In 1916 the journal Dominicana was founded at the Dominican House of Studies in Washington, D.C. It was operated by the studentate of the Province of St. Joseph until 1968, when it ceased publication. But last Spring the journal was happily resurrected. Here is an account of the events from the Spring 2011 issue:
Spring is a time of change. This spring marks the end of Dominican Review and the re-introduction of Dominicana. Dominicana was the original studentate publication of the the Province of St. Joseph, begun in 1916. It contained news about the Province and articles of interest. It also showcased the literary talents of the studentate. By renaming Dominican Review, we hope to reconnect with our past by drawing inspiration from our tradition and presenting it in a compelling way to our readers in 2011. The name of our publication is not the only change you will notice. We have moved to a smaller, neater, booklet format to facilitate reading and we have worked to diversify our content.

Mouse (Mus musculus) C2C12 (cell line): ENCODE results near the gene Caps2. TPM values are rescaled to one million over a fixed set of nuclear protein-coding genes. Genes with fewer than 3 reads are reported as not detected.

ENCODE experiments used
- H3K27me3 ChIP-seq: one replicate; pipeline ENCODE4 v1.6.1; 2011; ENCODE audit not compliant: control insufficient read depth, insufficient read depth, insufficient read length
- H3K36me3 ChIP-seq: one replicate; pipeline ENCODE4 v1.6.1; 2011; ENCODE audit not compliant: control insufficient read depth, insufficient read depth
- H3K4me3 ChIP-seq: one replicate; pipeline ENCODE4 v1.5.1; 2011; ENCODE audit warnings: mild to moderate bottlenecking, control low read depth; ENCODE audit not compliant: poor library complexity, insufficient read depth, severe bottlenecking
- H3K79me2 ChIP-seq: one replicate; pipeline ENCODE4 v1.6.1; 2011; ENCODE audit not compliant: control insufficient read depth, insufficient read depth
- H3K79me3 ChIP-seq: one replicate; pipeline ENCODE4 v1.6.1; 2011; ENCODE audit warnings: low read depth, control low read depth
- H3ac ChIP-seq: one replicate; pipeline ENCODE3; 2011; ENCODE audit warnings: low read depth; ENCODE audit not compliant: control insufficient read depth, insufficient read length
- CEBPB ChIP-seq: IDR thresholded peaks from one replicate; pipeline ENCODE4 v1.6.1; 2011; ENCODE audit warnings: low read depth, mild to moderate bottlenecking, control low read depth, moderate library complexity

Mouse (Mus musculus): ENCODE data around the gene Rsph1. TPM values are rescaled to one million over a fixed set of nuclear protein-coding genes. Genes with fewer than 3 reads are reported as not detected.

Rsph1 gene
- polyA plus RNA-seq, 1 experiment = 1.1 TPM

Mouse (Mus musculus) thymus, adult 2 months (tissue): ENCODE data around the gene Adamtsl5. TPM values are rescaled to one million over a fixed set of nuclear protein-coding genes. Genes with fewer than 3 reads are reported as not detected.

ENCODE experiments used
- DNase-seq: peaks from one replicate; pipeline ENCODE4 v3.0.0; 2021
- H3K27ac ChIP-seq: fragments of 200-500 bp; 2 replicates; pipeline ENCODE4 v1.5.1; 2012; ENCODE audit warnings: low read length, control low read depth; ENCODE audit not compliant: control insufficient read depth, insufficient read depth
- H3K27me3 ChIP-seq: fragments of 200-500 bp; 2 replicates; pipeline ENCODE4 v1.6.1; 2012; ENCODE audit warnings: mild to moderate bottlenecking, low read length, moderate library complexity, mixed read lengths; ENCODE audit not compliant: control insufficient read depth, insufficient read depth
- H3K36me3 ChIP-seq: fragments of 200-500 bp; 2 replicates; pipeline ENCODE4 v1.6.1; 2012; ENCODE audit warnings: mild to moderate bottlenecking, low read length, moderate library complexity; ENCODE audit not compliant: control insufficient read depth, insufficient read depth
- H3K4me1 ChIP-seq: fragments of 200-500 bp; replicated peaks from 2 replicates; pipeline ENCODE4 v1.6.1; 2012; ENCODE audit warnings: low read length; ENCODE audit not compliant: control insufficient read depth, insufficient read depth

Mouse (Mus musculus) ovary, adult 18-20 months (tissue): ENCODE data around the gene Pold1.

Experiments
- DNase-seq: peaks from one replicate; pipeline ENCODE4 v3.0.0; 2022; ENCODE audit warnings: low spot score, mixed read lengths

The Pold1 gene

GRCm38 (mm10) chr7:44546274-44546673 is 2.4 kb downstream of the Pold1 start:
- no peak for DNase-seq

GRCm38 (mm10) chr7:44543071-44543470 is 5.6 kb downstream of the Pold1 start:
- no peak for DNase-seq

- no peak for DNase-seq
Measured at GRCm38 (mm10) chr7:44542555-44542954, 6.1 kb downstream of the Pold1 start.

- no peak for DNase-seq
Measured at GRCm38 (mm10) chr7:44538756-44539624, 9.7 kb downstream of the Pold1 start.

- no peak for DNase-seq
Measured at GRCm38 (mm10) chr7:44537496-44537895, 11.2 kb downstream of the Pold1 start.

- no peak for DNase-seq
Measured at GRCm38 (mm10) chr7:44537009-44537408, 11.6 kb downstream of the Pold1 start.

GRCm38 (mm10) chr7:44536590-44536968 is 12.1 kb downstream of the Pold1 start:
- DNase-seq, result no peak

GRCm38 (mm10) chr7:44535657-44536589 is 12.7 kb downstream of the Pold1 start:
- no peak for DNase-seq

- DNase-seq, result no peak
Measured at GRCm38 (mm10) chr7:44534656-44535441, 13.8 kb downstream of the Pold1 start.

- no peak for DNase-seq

The Dominicana homepage says a little more about the projected content:
The re-founded journal seeks to provide commentary on a wide array of topics from a Dominican, contemplative perspective. Entirely student-created, the journal features opinion pieces, spiritual reflections, debates, interviews, short fiction, poetry, and more.
Here is the subscription information, also from the journal’s homepage:
Those interested in subscribing to the print edition of the journal may do so by credit card or PayPal, or by writing to Dominicana Editor, 487 Michigan Ave NE, Washington, D.C. 20017. (Please make checks payable to Dominican Studentate.)
One-year subscriptions are available for $15. Religious houses may subscribe for $20 per year, and institutions and libraries may subscribe for $25 per year.
Among recent articles, readers of Thomistica.net might be especially interested in J. Augustine Di Noia’s “Theological Method and the Magisterium” from the Winter 2011 issue. I was able to access a pdf file of the article for free on Dominicana’s website. I don’t know whether this was because my institution has a subscription to the journal. But you can try for yourself.